French Police Allow Provisional Migrant Campsites

Jon Purizhansky: French officials have vowed to evacuate refugees from other sites after clearing the Porte de la Chapelle and Seine-Saint-Denis area. French authorities have evacuated hundreds of migrants from two sites in Paris this week, just after the government disclosed a series of procedures to a “take back control” of immigration. Roughly 600 policemen ushered the migrants from tents where they were then moved to reception centers, in a process that began under rainfall in the early morning, an AFP news agency reporter notes. The two sites near the Porte de la Chapelle were estimated to hold between 800 and 1,000 migrants.

French Prime Minister Edouard Philippe noted that his country must “take back control of immigration” and devise clear choices regarding refuge and assimilation. Granting refugees the right to stay in the country, he mentioned in a speech on Wednesday, must be “actively based on our principles and goals”. Jon Purizhansky of Buffalo, NY recognizes the problematic way refugees are being regarded and handled in this scenario. Many of the occupants, much of which were families with children, maintained that they were from Afghanistan or Africa.

Paris Mayor Anne Hidalgo said to Al Jazeera that these large-scale operations have occurred before. “Every time, we’re told it won’t happen again, but we need proper processing procedures when people arrive in France in order for them to have their rights respected,” Hidalgo noted. “In camps like these, about 20 percent of people are refugees who are here legally but have not been offered any kind of housing,” she reflected. “There are also homeless families.”

It appears the French government is looking to introduce immigration quotas for laborers in an attempt to address the nation’s skilled labor shortage industry. There are also plans in place to make things more difficult for refugees seeking asylum. Their access to healthcare is going to be restricted and all government services are going to be restricted as well. Jon Purizhansky maintains that these harsh rules need to be re-examined.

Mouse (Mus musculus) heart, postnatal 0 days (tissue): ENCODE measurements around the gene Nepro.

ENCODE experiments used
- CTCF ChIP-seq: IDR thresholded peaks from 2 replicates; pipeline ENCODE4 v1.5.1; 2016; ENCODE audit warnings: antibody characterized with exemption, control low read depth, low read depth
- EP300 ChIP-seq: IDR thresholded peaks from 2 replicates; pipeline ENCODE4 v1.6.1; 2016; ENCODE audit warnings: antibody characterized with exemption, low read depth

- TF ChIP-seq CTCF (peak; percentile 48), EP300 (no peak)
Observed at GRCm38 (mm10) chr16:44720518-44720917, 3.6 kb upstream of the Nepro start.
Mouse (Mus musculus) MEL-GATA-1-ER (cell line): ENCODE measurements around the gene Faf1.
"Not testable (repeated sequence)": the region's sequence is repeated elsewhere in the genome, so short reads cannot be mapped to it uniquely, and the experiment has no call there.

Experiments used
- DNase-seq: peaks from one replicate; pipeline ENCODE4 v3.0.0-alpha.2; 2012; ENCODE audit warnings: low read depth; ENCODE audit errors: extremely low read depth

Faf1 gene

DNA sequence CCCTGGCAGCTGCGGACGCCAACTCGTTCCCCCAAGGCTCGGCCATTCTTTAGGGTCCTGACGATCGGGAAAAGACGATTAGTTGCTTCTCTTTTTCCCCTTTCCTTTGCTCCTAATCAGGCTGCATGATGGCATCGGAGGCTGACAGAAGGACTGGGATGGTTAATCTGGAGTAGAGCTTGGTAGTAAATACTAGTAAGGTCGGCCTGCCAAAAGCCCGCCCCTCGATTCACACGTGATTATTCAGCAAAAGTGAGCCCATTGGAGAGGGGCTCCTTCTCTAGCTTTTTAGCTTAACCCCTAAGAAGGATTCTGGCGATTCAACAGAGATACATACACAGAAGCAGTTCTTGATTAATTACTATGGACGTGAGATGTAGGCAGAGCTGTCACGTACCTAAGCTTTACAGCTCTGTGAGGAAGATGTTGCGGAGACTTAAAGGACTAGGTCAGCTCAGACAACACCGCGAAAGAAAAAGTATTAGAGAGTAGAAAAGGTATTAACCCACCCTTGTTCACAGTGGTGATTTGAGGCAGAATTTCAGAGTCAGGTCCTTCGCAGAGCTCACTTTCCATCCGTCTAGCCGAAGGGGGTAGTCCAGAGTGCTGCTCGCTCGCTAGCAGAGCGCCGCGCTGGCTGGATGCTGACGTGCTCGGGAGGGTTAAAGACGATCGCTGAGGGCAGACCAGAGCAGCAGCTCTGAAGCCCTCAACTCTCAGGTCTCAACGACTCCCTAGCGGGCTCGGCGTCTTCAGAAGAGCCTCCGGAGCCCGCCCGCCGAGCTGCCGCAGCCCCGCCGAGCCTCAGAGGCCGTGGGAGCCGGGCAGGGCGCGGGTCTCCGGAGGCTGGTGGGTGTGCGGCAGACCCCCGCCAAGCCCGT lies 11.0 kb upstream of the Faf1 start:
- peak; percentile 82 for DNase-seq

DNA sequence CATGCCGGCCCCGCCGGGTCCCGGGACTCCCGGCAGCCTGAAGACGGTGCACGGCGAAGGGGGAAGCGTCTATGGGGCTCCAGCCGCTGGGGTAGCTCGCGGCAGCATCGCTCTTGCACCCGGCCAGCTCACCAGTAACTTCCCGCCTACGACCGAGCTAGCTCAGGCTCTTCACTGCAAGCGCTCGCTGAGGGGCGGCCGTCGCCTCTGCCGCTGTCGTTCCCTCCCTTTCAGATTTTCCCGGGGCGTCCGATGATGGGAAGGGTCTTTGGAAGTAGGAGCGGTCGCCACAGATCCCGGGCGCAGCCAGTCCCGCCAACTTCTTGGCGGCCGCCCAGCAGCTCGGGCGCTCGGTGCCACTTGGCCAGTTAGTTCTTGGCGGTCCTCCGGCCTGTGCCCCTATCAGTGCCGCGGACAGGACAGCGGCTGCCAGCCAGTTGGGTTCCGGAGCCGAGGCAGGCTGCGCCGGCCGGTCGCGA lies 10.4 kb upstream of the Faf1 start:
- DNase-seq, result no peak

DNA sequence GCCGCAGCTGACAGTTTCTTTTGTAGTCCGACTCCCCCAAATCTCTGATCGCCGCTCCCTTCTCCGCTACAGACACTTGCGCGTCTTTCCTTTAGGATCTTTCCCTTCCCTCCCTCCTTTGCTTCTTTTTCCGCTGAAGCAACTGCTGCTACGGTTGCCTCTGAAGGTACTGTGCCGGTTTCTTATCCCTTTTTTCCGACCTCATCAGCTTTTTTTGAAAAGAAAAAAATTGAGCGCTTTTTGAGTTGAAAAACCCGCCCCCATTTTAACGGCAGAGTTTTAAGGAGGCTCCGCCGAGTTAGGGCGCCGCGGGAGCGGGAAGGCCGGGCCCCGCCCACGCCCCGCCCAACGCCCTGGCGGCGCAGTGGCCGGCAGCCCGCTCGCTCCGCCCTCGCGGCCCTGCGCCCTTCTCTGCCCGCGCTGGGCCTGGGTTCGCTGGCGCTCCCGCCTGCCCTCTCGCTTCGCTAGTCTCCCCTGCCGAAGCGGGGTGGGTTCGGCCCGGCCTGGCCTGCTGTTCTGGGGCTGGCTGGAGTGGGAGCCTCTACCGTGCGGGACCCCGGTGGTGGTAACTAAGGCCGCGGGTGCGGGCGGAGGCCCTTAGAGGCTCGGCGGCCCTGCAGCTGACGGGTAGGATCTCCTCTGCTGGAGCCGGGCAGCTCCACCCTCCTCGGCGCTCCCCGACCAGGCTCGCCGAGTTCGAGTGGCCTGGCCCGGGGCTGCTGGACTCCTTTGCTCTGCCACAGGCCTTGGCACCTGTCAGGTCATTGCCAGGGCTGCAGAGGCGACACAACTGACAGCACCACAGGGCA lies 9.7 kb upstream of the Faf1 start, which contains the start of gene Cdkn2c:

During the evacuation this week, Paris police chief Didier Lallement noted that the massive operation, the largest of its kind in years, was “decided in the framework of the implementation of the government plan”. “It did not happen by chance,” he said to reporters. “I will no longer tolerate these installations by the roadside here or anywhere else on public spaces in Paris,” he reflected. French President Emmanuel Macron has vowed to reign stricter on immigration, a gesture widely regarded as an attempt to keep right-wing parties from stealing votes from him in the forthcoming French elections.

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UN is Abandoning Migrants in Libya

Jon Purizhansky: Over the course of 3 days last fall, Fatima Darboe was forced to witness her 7 year old son slowly die from the very treatable appendicitis. Her son’s stomach expanded as he squirmed in pain. Fatima held her son as he slowly died. Were she in another country other she could have admitted him to a hospital, but she was held captive in a detention center in Libya. She pled with the guards to help her son, yet her cries were ignored.

Her boy died in a car. The Zintan detention center’s director had finally given in and decided to drive the child to a hospital himself. The International Medical Corps, the organization entrusted to provide lifesaving care in the detention center, and the United Nations High Commissioner for Refugees (UNHCR) and the International Organization for Migration (IOM,) the United Nations agencies meant to be providing some additional assistance, were nowhere to be seen.

The United Nations High Commissioner for Refugees declined to comment on this incident, while the International Medical Corps failed to respond to multiple requests for comment. In a statement to Foreign Policy, the International Organization for Migration referred to the death as a “stark reminder of the terrible conditions migrants are forced to endure in detention centers” and that it had halted health care in Zintan between October 2018 and January 2019 “due to access issues with the management.” Jon Purizhansky of Buffalo, NY declared the organization’s oversight appalling.

The Libyan community in Zintan, where Fatima and her son were being held, refused the burial of non-Muslim detainees, and her family was Muslim. In spite of this, Fatima’s son wasn’t allowed to be buried until a month after he passed. Fatima and her husband originally hailed from the West African nation Gambia, a very small nation surrounded by Senegal, but they resided in Libya for several years. It was only when her husband fell ill that they attempted to cross the Mediterranean Sea to get to Europe, in the hope of accessing better health care. Instead, like the many thousands of other migrants, they were apprehended and detained indefinitely in a detention center. This system has been fiercely criticized by former U.N. Human Rights chief Zeid Raad al-Hussein as “an outrage to the conscience of humanity.” Jon Purizhansky notes that these detention centers are deplorable.